Compared to last week, yearling feeder cattle sold 2.00-5.00 higher with the full advance placed on those weighing over 800 lbs.  Steer and heifer calves traded steady to 5.00 higher with lightweights (under 500 lbs) continuing to make up a larger percentage of the total offering than normal as producers simply cannot resist current price levels. 

At the OKC-West El Reno Livestock Market, the feeders weighing over 900 lbs were quoted 8.00-10.00 higher than last week with 625 head of top quality 900-1000 lb steers averaging 951 lbs at 169.55. There has been an extra push lately for heavy feeders from Northern Plains buyers that have headed south in an effort to fill both commercial and farmer feedlot orders.  There have also been reports of many Nebraska tagged pickups taking inventory of turned-out Kansas Flint Hills and Oklahoma Osage yearlings, many of which will be coming off double stocked pastures in July.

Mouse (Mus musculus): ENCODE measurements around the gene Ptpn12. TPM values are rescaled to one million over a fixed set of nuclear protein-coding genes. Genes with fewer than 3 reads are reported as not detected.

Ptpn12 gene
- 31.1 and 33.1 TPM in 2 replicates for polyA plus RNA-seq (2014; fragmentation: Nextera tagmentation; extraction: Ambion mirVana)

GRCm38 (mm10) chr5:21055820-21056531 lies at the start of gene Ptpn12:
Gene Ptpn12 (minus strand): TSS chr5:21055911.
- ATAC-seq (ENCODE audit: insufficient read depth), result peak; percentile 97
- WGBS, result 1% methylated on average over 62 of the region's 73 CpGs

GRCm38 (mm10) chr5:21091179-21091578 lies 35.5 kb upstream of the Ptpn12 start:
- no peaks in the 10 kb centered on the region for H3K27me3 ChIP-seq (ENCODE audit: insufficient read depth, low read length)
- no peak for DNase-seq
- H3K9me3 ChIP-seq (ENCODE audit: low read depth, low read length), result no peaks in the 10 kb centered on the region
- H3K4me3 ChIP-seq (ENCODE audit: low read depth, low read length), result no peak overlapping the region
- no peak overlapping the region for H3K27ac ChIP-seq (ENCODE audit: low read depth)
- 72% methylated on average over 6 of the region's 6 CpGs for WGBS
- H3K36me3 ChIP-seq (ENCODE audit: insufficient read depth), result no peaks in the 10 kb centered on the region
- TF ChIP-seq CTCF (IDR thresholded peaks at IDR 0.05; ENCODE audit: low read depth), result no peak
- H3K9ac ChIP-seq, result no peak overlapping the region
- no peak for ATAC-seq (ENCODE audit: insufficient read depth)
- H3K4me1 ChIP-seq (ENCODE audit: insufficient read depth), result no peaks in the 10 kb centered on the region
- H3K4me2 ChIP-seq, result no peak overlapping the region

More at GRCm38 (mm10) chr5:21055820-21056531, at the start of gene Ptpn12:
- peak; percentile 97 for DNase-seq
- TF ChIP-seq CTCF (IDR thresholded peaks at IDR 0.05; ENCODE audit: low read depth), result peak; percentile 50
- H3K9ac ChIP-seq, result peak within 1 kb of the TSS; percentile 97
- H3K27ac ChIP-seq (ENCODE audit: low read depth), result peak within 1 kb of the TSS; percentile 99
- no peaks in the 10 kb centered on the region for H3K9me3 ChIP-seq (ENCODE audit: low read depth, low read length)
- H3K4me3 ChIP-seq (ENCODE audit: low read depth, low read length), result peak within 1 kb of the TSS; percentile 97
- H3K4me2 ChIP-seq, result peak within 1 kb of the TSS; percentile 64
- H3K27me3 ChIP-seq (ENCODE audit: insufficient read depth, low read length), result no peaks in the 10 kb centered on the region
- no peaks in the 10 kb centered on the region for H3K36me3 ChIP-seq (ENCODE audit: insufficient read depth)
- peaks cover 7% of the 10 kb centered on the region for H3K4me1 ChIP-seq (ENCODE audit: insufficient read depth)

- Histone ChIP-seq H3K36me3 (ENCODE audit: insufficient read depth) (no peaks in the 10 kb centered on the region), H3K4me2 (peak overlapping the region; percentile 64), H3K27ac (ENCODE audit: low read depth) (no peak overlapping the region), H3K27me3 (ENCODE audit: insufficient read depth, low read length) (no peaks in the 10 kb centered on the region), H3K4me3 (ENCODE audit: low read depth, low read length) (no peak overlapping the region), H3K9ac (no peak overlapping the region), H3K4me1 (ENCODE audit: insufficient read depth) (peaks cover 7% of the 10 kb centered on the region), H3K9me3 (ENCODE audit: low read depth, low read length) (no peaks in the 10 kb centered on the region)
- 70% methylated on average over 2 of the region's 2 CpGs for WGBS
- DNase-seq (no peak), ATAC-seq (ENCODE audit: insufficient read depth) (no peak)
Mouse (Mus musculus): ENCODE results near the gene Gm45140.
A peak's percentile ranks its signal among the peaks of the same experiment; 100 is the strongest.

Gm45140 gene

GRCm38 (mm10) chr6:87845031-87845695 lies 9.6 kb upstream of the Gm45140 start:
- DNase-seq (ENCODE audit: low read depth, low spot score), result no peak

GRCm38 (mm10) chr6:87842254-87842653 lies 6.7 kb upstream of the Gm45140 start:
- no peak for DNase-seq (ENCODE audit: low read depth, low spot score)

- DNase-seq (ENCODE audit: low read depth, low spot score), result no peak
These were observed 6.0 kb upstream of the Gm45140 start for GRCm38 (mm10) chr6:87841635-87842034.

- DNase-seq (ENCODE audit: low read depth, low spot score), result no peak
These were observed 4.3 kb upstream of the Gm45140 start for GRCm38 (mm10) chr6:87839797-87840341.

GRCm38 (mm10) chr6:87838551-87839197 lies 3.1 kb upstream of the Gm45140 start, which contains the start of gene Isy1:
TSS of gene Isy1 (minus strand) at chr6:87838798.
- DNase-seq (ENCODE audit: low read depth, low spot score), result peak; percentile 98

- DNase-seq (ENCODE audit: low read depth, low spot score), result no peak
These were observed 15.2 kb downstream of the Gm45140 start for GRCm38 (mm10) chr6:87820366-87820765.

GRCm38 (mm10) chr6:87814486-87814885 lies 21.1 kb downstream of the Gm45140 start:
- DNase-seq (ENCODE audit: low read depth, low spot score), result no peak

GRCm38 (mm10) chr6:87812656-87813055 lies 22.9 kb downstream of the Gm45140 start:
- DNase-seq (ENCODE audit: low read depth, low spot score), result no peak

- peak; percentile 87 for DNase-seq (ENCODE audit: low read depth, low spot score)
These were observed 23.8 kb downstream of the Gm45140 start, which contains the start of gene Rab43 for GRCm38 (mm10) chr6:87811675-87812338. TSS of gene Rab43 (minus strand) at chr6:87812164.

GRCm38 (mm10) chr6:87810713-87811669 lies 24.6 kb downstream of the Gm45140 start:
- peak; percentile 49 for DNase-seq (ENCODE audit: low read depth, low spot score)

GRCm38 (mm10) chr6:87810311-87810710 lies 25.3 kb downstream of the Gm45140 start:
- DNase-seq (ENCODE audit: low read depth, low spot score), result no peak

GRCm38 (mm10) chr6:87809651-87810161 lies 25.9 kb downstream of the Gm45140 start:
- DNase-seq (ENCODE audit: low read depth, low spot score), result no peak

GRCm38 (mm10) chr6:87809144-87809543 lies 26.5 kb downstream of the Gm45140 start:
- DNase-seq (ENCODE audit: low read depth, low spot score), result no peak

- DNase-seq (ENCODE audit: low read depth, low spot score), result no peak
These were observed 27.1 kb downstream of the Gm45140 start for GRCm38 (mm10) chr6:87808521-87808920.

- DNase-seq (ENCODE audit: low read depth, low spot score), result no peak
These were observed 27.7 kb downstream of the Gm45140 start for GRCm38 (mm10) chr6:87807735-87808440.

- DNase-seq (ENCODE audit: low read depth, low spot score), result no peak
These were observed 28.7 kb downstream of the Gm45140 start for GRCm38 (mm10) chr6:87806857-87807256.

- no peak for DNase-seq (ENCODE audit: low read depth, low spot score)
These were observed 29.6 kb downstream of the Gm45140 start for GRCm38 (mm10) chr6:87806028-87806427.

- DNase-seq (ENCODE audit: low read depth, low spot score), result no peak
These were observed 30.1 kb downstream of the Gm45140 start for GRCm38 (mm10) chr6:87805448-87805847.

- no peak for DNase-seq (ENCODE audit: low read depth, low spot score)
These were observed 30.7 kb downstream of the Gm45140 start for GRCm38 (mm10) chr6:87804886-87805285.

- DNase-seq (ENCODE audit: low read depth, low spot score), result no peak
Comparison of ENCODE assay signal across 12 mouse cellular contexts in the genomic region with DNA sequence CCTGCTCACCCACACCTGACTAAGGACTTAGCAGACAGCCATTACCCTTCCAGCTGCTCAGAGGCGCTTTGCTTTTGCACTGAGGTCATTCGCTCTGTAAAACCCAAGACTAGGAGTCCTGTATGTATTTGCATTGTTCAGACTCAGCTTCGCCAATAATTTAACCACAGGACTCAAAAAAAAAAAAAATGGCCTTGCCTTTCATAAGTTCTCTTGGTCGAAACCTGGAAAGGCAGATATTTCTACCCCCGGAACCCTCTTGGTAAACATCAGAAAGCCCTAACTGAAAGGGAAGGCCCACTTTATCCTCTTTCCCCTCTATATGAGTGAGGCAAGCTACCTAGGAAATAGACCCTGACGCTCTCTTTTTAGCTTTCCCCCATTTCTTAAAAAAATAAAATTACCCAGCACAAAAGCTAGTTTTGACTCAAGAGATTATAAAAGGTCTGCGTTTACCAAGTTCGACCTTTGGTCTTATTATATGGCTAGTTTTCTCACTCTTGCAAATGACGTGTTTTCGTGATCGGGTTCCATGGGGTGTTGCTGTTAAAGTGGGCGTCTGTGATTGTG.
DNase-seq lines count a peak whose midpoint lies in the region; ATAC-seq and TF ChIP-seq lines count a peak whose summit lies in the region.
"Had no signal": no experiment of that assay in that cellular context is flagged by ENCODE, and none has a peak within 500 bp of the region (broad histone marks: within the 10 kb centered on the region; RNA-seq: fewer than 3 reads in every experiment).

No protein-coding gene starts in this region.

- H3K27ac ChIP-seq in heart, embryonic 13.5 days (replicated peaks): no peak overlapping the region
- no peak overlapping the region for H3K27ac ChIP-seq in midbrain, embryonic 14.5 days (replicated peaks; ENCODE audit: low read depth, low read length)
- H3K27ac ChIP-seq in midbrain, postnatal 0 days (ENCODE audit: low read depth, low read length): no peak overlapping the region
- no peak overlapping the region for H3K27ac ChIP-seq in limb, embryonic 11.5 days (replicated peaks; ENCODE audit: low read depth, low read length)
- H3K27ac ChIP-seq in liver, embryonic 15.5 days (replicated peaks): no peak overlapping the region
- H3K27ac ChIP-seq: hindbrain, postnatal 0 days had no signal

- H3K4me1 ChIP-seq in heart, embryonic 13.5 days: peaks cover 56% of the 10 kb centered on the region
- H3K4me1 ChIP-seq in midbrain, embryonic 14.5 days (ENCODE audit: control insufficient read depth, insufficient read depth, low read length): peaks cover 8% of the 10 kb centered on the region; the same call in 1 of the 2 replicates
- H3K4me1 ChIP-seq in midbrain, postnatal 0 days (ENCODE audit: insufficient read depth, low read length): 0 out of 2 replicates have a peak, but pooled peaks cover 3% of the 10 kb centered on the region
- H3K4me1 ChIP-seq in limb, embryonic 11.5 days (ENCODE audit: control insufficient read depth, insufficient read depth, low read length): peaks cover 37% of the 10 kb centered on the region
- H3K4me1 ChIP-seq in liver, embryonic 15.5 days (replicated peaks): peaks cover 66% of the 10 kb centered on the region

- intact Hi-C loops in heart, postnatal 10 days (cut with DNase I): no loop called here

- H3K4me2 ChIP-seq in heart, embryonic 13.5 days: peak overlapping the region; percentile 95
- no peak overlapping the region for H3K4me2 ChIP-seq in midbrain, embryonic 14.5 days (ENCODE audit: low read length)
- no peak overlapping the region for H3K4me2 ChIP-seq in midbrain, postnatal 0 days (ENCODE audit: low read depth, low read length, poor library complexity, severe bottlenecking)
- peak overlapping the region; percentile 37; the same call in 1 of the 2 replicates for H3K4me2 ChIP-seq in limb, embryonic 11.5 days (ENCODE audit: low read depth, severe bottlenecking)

Available feeder offerings are drying-up faster than a California cow pasture.  Demand is also still peaking for replacement females as all the signals are blinking for cow/calf producers to speed up the assembly line.  Tuesday at the Ozark’s Regional Stockyard, just north of the Missouri-Arkansas equator, a pot load of fancy 774 lb mostly red and red motley-faced heifers took the roof off the newly remodeled auction arena with the gavel dropping at 215.00 or 1664.00/hd.  Somewhere in the Midwest this week, a row-crop farmer was listening to a cattle auction report on his tractor radio while pulling his corn/soybean planter and it dawned on him that he probably should be planting grass. 

Friday’s cattle-on-feed report lent even more support to the skyrocketing feeder cattle market.  May 1st on-feed inventories were just as expected at 99 percent of a year ago (lower than the previous year for the 21st consecutive report).  Placements of feeder cattle into feeding facilities were less than forecasted at 95 percent of 2013; while marketings of fed cattle during April were right on with estimates at 98 percent, and the lightest marketings for the month since the series began in 1996.  Cattle markets waited and waited for hard evidence that our supplies were indeed getting as low as many thought, now the data keeps cattle sold 1.00-3.00 lower for the week from 145.00-147.00 and mostly 2.00 lower dressed at 234.00.  This week’s reported auction volume included 50 percent over 600 lbs and 43 percent heifers.